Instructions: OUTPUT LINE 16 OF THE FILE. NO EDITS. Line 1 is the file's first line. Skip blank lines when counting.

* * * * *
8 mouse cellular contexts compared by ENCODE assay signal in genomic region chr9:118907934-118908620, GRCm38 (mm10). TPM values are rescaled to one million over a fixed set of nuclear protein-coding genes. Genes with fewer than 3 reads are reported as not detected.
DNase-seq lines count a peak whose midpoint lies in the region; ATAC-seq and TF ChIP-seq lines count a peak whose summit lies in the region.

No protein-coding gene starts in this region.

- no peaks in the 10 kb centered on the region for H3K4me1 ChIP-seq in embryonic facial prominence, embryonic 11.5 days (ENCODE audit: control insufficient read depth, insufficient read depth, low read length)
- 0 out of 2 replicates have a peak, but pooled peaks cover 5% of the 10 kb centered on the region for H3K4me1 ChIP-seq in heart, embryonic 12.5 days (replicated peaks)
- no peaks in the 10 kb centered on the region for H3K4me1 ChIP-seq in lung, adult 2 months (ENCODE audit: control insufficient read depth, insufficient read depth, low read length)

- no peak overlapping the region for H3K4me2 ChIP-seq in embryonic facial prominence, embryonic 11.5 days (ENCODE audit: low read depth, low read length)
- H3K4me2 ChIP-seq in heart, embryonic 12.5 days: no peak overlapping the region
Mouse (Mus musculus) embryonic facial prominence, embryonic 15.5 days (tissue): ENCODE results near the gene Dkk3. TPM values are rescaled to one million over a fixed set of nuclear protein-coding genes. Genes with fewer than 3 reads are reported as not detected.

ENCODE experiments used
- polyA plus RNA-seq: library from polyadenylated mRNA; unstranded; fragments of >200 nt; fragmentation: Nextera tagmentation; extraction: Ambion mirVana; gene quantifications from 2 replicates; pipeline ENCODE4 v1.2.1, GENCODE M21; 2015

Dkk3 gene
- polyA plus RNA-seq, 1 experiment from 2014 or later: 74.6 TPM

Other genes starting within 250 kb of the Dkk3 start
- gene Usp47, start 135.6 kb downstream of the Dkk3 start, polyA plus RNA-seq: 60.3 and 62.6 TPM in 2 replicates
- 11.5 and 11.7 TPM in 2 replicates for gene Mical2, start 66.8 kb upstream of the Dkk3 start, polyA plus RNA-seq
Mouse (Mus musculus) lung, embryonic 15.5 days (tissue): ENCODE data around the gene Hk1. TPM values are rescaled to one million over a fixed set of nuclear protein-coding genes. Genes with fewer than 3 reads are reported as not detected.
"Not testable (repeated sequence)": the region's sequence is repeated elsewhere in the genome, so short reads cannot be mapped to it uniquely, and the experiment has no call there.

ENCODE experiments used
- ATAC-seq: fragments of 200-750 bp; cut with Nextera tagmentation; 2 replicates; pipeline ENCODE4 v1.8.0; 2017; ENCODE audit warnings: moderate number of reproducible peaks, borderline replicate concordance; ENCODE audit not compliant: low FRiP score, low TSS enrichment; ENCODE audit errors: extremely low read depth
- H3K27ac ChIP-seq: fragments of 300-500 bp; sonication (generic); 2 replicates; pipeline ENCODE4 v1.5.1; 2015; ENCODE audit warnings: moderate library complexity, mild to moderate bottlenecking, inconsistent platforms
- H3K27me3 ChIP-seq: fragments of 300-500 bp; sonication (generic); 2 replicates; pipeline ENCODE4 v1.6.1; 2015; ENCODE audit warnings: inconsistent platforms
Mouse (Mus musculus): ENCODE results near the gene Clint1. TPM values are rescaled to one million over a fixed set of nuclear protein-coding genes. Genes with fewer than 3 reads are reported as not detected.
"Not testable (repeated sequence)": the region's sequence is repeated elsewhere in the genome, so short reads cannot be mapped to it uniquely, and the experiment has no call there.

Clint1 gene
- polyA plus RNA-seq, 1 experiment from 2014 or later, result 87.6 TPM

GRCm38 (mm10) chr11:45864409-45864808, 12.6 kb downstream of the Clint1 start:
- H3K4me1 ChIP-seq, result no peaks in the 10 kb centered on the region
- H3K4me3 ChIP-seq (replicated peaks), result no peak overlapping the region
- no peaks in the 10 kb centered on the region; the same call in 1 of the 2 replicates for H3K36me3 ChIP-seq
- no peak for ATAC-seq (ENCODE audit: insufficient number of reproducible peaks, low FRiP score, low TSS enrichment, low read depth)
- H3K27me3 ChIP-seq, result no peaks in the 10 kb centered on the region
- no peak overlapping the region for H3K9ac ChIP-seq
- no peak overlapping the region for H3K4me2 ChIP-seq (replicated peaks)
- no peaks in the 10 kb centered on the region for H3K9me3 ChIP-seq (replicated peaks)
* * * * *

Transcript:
- 11.5 and 11.7 TPM in 2 replicates for gene Mical2, start 66.8 kb upstream of the Dkk3 start, polyA plus RNA-seq